Saturday, February 07, 2009

Featured in a Local Newspaper

My gallery show with all the Offspring vessels was recently written up in our local newspaper. Below is an excerpt. To see the full story, click here.

"For Cindy McConkie, Scott Nelson Foster, and Tara Robertson, all of whom have work on display at the Bountiful/Davis Art Center (BDAC) now through Feb. 16, the proximity between the three artists shows off several different parallels. From the different ways that an artist can play with light to the fluidity of images, the work highlights all different kinds of connections."

"Potter Tara Robertson, whose work sits in the center of the gallery, reaches out to McConkie’s art in the way that her work flows and twists. Unlike the other woman’s abstract swirls of light, however, Robertson’s work is meant to be evocative of a very real woman holding her child.

The series, which Robertson has named “Offspring” as a whole, evokes mothers and children of all shapes and sizes through the use of different heights, thicknesses, and curves where shoulder meets body and neck meets head. Taken together, it seems to say something about the universality of motherhood, drawing lines between different people in a way that connects all of humanity."

I love the different perspectives I get when other people comment on my work. The whole thing sounds so much grander than me playing in the mud in my garage :)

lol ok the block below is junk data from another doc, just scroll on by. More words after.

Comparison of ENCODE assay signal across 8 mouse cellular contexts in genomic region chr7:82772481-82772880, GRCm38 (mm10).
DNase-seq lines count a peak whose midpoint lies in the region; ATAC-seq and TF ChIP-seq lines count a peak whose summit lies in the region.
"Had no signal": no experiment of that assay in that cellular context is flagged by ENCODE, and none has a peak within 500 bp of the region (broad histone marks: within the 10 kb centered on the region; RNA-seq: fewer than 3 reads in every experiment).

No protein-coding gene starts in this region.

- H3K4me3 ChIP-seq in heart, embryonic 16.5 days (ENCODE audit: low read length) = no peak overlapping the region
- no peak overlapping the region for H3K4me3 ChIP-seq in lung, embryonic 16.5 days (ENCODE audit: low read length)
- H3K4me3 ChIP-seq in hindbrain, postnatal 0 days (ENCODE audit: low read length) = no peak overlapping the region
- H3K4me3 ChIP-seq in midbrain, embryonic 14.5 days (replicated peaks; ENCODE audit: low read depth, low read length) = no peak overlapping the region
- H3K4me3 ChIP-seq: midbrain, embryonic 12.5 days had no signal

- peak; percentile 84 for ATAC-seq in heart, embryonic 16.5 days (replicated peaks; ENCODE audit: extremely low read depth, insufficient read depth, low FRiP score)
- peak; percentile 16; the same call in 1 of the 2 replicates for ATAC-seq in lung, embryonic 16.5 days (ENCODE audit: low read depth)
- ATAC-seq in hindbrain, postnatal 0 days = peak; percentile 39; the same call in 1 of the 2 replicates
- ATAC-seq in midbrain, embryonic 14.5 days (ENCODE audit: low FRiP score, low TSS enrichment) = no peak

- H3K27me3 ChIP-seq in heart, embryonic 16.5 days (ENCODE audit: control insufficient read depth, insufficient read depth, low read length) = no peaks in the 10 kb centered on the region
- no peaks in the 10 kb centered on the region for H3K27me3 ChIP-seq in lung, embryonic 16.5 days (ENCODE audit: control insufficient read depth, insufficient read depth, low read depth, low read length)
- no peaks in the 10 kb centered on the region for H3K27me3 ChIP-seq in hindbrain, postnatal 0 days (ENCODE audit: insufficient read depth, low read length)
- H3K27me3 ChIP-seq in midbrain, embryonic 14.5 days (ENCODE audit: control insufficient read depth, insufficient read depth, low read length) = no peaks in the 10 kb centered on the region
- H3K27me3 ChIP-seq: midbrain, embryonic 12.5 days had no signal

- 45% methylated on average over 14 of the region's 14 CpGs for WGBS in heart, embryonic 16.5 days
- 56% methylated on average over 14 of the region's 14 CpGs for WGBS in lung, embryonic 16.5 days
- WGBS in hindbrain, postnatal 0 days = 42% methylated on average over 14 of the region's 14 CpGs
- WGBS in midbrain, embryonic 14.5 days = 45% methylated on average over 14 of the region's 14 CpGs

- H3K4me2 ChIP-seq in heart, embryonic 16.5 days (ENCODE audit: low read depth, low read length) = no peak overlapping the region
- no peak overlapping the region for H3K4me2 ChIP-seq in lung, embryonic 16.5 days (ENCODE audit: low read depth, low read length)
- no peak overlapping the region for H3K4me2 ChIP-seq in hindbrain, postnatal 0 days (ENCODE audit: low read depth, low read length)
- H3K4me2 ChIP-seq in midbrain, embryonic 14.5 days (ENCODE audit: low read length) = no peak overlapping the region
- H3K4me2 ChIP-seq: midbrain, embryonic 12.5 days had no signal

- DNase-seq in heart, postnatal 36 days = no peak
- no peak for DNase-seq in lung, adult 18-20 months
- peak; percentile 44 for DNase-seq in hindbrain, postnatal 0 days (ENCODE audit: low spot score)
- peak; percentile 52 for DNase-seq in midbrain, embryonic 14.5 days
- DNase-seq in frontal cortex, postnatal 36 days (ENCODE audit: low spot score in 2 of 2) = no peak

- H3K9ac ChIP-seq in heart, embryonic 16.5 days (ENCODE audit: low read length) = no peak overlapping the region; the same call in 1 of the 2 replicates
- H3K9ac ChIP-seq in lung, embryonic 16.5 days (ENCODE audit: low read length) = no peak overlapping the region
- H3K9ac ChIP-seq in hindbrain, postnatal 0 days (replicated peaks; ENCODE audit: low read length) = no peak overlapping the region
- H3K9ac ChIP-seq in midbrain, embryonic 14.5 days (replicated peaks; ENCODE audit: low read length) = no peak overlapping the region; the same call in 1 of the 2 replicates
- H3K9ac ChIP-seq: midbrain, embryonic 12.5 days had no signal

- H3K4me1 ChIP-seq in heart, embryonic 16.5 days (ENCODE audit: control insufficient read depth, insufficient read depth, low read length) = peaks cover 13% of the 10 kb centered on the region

Wednesday, February 04, 2009

Applying for Graduate School

This last week I finished and turned in my application for graduate school. I want to get an MFA in ceramics. I've been thinking a lot in the last month about how I got into ceramics and where I want to go from here. I owe a big thanks to my hubby who read draft after draft and kept telling me to be more confident. Below, I've copied and pasted part of my finished draft of my letter of application.

I became involved with ceramics during my undergraduate work in Elementary Education. Once I took my first clay class, I became infatuated with the medium and just kept finding ways to come back. After years of taking ceramics classes on the side, I found that I was much more interested in a career making and teaching ceramics than that of a full-time elementary teacher. However, by this time, I was nearly finished with my degree and several months pregnant. When I gave birth a month after graduation, I decided to use my “time off” from work and school to explore my possibilities with clay. After nearly a year of creating, experimenting, and developing a coherent line, I started submitting work to galleries, selling at fairs and festivals, and getting my work online. I’ve used knowledge gleaned from my education background to develop child and adult courses in clay. Between selling and teaching, I have managed to build a professional ceramic career while being home for my daughter’s early childhood.